Morley 3 the healthcare industry is using the information collected from big data is a key factor in predicting future illnesses. How data is used in hospitals, physician offices, and laboratories can have a big impact on patients all over the United States. The big data collected is critical for multiple research studies. For example, researchers are looking for “hot spots” of disease occurrence and applying genetic research to those areas to create a better understanding of the genetic traits involved in illnesses (Schneider). Big data is helping to refine research as well as creating more personalized medical treatments for patients. Additionally, big data is changing the way in which doctor’s practice medicine. The data collected can be a part of how the doctor or nurse operates and deals with a patient diagnosed with a certain type of illness. Overall, big data is a necessity in the advancement of medical practices and finding cures. Including finding cures for unknown diseases, big data benefits the healthcare industry in tremendous ways. Through big data, “patients are encouraged to play an active role in their own health by making the right choices about diet, exercise, preventive care, and other lifestyle factors” (Kayyali). Ultimately, big data sets an example for patients and doctors. As expressed in "The 'Big Data' Revolution in Healthcare," any professionals who treat patients must have strong performance records and be capable of accomplishing the best outcomes (Groves 6). In order to find the best physicians, big data can potentially expose which doctors have the best and worst records. This part of big data is beneficial for most families in the United States looking for the right caregiver. Generally, big data is beneficial in finding and creating new healthcare strategies. Although big data has many positive attributes, it also has a main issue of dealing with patient privacy.

Morley 4 Critics of big data would agree that the biggest downfall of such data is patient confidentiality. Researchers deal with taking the time to treat their patients with the best care, whatever the cost. However, the cost to pay is patient privacy. The data collected from each patient is used in many ways and passed on throughout many systems (Groves 8). The personal information patients provide is forever in the hospital system. Additionally, the government or other services are able to get ahold of such personal information, hence the debate over privacy invasion. The healthcare industry continues to use big data even though the privacy of patients is in fact at risk (Kayyali). Overall, healthcare should have a better system to deal with privacy issues and patient confidentiality. Big data is unquestionably making strides in the healthcare industry. The vast information collected can predict future diseases and illnesses using new technology advancements. Big data is beneficial not only for patients, but for physicians too. The information can help find future cures for different illnesses. Although, big data in the healthcare industry can be beneficial, the one downfall is patient confidentiality. Big data collects a massive amount of personal information that could be resurfaced later on in life for the better or for the worse. Additionally, big data can have an impact on multiple different research studies. An example of big data in healthcare is that of the RFID chip. The RFID chip helps establish how much care a patient receives in order to predict whether or not the individual may have a relapse in the specific illness already present (Rijmenam). To conclude, big data alone is producing significant findings in medicine that could change the way healthcare operates in the many generations to come.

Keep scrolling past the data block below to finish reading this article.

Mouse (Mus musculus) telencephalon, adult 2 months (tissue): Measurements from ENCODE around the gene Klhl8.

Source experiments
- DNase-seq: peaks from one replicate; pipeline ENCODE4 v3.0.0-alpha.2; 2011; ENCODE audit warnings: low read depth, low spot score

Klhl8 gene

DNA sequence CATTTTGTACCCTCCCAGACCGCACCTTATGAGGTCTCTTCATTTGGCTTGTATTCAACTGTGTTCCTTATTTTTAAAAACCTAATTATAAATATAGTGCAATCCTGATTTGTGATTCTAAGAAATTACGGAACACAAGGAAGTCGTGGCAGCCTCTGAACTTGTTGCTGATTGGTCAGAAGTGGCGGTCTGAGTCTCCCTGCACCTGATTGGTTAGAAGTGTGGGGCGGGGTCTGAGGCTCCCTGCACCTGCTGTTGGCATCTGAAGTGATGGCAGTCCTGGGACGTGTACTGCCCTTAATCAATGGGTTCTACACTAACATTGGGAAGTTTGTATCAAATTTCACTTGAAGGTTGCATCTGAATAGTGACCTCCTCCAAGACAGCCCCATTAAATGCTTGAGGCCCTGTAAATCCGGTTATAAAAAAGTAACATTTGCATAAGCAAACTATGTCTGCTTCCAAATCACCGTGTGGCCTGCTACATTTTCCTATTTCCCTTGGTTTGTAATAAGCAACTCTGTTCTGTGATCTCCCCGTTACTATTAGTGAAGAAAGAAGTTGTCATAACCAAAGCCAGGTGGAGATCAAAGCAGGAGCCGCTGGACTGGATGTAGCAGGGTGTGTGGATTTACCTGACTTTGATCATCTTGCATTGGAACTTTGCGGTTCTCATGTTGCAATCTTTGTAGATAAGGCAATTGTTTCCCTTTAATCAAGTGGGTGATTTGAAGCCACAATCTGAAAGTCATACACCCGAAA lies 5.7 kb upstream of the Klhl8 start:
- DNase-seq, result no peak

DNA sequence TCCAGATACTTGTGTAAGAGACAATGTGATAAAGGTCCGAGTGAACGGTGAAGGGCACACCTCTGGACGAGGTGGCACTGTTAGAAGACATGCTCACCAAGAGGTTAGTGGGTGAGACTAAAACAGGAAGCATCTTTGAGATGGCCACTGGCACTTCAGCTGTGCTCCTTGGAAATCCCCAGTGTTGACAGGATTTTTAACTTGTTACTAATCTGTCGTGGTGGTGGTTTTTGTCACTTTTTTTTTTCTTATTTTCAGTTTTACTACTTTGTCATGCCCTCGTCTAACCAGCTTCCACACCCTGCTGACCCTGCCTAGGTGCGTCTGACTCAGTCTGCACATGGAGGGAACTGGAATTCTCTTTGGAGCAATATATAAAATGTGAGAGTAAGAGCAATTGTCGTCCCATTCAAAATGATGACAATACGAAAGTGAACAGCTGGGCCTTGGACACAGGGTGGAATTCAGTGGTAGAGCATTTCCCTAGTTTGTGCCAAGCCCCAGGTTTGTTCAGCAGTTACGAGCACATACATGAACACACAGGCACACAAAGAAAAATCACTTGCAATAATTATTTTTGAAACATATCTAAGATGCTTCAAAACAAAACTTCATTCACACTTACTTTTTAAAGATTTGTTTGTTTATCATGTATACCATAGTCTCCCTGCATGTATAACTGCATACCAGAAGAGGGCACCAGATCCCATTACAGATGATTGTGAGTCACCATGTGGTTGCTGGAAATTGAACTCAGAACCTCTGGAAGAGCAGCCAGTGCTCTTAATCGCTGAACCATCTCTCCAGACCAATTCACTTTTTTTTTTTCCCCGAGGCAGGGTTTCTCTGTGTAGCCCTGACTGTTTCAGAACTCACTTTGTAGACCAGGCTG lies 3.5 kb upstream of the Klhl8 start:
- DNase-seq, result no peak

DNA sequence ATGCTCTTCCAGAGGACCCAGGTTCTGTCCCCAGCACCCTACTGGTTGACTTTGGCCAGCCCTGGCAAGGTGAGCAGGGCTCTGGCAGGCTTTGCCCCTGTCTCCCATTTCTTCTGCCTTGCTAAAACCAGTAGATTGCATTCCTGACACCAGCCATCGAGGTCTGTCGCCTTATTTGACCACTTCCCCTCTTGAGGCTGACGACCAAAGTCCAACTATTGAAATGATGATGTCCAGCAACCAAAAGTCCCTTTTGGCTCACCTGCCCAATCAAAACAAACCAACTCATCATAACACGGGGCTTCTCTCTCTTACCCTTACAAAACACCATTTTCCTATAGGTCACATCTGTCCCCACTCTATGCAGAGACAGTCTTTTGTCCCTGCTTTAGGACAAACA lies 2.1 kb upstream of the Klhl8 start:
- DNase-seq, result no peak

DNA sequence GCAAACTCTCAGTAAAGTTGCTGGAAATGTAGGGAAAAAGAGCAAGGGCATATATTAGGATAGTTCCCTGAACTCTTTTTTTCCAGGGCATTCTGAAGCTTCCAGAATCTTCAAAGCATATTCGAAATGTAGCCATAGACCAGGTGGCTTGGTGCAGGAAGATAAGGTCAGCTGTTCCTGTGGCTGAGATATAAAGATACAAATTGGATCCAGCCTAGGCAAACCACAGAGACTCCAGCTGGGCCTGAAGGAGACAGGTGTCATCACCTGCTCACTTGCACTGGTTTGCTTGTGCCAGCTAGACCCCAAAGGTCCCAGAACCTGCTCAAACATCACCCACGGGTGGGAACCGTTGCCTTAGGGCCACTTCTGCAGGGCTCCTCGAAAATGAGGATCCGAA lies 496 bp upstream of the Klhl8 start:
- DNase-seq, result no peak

Morley 5 Works Cited Gooch, Jamie. "Predictive data leads to action for individual member needs." Managed Healthcare Executive. 01 Mar. 2013: 56. eLibrary. Web. 19 Feb. 2014. Groves, Peter. "The 'Big Data' Revolution in Healthcare." Center for U.S Health System Reform Business Technology Office (2013): 1-19. McKinsey&Company, Jan. 2013. Web. 19 Feb. 2014. Kayyali, Basel. "Insights & Publications." The Big-data Revolution in US Health Care. N.p., Apr. 2013. Web. 28 Feb. 2014. <>. Rijmenam, Mark. "How Big Data Will Change Your Industry." The Big Data and the Analytics Hub. N.p., 10 Feb. 2014. Web. 28 Feb. 2014. <>. Schneider, Stacey. "3 Examples of Big Data Making a Big Impact on Healthcare." Pivotal POV. N.p., Oct. 2010. Web. 28 Feb. 2014. <>.